Unexpected Beauty: Robert Plant and Alison Krauss, Raising Sand

By Daniel Garrett
Robert Plant and Alison Krauss, Raising Sand
Produced by T Bone Burnett
Rounder Records, 2007

“She got the money and I got the honey” and “She give me a Cadillac, a diamond ring,” lyrics from “Rich Woman,” written by Dorothy LaBostrie and McKinley Millet, the first song on Raising Sand, at once reverses our expectations of male-female relationships and is in line with our current concern for material wealth; and it is hard to beat as a blend of transgression and conformity. The song’s rhythm has mystique, a sensuous pull, and the low-voiced harmony matches. Robert Plant, a legendary rock musician, and Alison Krauss, an established folk performer, would seem an odd match but on Raising Sand they are unbeatable; and with their collaborators—producer T Bone Burnett, drummer Jay Bellerose, bassist Dennis Crouch, and others—they have made very satisfying music.

“Somebody said they saw me swinging the world by the tail,” are the words, and love and freedom found, and likely to be given up, is the theme of Rowland Salley’s “Killing the Blues,” a song of delicate melody and harmony. Krauss has proved she could deliver such work in the past; and here Plant does the same, with no masculine posturing (he lets the timbre of his voice serve the song).

Lost love and spiritual music as balm is the subject of “Sister Rosetta Goes Before Us,” by Sam Phillips, and in it Alison Krauss’s voice is pristine and tender, and the song’s rhythmic pacing suggests something bardic, something old and imperishable. (T Bone Burnett plays guitar, Alison Krauss plays fiddle on the song, and Marc Ribot banjo.) Some of the lyrics are: “Darkness held me like a friend when love wore off. Looking for the lamb that’s hidden in the cross. The finder’s lost.”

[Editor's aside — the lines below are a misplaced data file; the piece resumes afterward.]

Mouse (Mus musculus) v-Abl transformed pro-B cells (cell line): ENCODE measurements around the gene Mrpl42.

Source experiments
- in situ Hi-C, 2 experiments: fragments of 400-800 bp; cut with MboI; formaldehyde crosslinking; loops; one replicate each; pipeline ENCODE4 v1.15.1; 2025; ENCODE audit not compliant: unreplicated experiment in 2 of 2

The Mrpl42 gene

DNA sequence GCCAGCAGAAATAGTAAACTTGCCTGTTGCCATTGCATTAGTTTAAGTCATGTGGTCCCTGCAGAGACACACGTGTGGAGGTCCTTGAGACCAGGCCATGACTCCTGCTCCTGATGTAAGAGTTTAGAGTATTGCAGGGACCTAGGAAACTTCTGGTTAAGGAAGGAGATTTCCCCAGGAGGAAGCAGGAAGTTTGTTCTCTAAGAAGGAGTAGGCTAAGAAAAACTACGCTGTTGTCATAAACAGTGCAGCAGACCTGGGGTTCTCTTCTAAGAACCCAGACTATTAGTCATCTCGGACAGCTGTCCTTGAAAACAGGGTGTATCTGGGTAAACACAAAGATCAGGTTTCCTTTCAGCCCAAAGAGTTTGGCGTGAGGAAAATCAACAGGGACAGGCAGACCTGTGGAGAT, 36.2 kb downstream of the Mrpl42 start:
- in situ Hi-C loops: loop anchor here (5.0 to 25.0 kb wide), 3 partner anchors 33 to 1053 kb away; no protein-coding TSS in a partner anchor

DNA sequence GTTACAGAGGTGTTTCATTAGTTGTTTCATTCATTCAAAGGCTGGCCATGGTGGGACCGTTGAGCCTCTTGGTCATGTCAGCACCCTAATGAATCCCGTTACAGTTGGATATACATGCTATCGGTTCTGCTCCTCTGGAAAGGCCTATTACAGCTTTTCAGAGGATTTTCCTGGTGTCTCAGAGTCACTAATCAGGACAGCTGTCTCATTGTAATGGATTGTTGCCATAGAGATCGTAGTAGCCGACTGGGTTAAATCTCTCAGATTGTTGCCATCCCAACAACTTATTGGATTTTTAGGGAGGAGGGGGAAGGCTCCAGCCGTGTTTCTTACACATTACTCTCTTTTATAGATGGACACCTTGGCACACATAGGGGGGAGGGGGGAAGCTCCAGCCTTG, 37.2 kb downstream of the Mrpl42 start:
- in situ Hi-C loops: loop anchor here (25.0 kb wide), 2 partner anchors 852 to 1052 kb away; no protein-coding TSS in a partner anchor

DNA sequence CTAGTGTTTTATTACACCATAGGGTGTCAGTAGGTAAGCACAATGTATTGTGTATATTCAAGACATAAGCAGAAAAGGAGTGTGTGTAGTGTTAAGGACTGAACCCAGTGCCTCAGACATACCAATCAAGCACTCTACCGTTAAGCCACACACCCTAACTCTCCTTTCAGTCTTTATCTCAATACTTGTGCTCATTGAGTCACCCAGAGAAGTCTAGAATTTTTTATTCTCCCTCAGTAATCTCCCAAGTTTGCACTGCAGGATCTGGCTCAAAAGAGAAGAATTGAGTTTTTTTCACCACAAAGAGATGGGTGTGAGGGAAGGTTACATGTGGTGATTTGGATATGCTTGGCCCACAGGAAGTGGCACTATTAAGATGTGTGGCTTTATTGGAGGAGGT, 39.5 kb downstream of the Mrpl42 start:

Gene Clark’s “Polly Come Home,” a song given a thick weighted beat, could be about a bird or a woman that has left a man, inspiring his call for her return; and Plant sings the ballad, creating a sense of personal, even mystical, space, an impression of contemplation and desolation and the resource of spiritual imagination.

The Everly Brothers’ “Gone Gone Gone,” a song that lifts the energy of the collection, is about a man’s warning his disappointing lover about his departure, and is the most rock-oriented song in the collection (I could hear an echo of Elvis Presley in it). The quality of Plant’s voice (the lack of recognizable age, the lack of raggedness) is again impressive; and his repeated “well” displays both control and expression.

It is interesting to hear Alison Krauss sing the words of Gene Clark’s “Through the Morning, Through the Night”: “Believe me when I tell you I could never kill a man, but to know that another man’s holding you tight hurts me little darling,” her lilting voice adding a very contemporary ambiguity.